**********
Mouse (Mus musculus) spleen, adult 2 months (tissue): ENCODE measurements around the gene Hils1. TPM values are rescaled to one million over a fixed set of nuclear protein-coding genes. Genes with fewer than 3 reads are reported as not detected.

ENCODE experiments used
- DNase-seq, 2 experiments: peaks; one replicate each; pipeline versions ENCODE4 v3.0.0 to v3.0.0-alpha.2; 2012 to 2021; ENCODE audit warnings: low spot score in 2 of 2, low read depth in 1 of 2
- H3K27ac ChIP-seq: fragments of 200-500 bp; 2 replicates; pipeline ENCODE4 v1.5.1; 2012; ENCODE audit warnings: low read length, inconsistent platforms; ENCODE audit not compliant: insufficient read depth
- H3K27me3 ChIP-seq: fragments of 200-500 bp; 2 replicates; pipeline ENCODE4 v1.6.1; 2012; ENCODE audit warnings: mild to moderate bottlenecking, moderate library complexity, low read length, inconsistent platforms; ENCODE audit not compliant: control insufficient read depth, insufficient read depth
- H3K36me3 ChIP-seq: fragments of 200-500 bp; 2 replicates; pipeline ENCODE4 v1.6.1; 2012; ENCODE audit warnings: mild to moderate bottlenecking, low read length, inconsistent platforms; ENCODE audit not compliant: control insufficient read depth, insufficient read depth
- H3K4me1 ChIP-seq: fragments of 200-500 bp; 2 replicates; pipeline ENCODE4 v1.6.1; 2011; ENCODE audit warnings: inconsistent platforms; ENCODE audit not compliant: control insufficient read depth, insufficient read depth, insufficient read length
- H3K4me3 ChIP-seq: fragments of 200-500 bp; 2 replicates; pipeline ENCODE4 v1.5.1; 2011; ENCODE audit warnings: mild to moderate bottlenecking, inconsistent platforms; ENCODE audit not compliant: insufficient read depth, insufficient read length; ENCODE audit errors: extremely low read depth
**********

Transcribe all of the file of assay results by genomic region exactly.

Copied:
Mouse (Mus musculus) spleen, adult 2 months (tissue): ENCODE measurements around the gene Hils1. TPM values are rescaled to one million over a fixed set of nuclear protein-coding genes. Genes with fewer than 3 reads are reported as not detected.

ENCODE experiments used
- DNase-seq, 2 experiments: peaks; one replicate each; pipeline versions ENCODE4 v3.0.0 to v3.0.0-alpha.2; 2012 to 2021; ENCODE audit warnings: low spot score in 2 of 2, low read depth in 1 of 2
- H3K27ac ChIP-seq: fragments of 200-500 bp; 2 replicates; pipeline ENCODE4 v1.5.1; 2012; ENCODE audit warnings: low read length, inconsistent platforms; ENCODE audit not compliant: insufficient read depth
- H3K27me3 ChIP-seq: fragments of 200-500 bp; 2 replicates; pipeline ENCODE4 v1.6.1; 2012; ENCODE audit warnings: mild to moderate bottlenecking, moderate library complexity, low read length, inconsistent platforms; ENCODE audit not compliant: control insufficient read depth, insufficient read depth
- H3K36me3 ChIP-seq: fragments of 200-500 bp; 2 replicates; pipeline ENCODE4 v1.6.1; 2012; ENCODE audit warnings: mild to moderate bottlenecking, low read length, inconsistent platforms; ENCODE audit not compliant: control insufficient read depth, insufficient read depth
- H3K4me1 ChIP-seq: fragments of 200-500 bp; 2 replicates; pipeline ENCODE4 v1.6.1; 2011; ENCODE audit warnings: inconsistent platforms; ENCODE audit not compliant: control insufficient read depth, insufficient read depth, insufficient read length
- H3K4me3 ChIP-seq: fragments of 200-500 bp; 2 replicates; pipeline ENCODE4 v1.5.1; 2011; ENCODE audit warnings: mild to moderate bottlenecking, inconsistent platforms; ENCODE audit not compliant: insufficient read depth, insufficient read length; ENCODE audit errors: extremely low read depth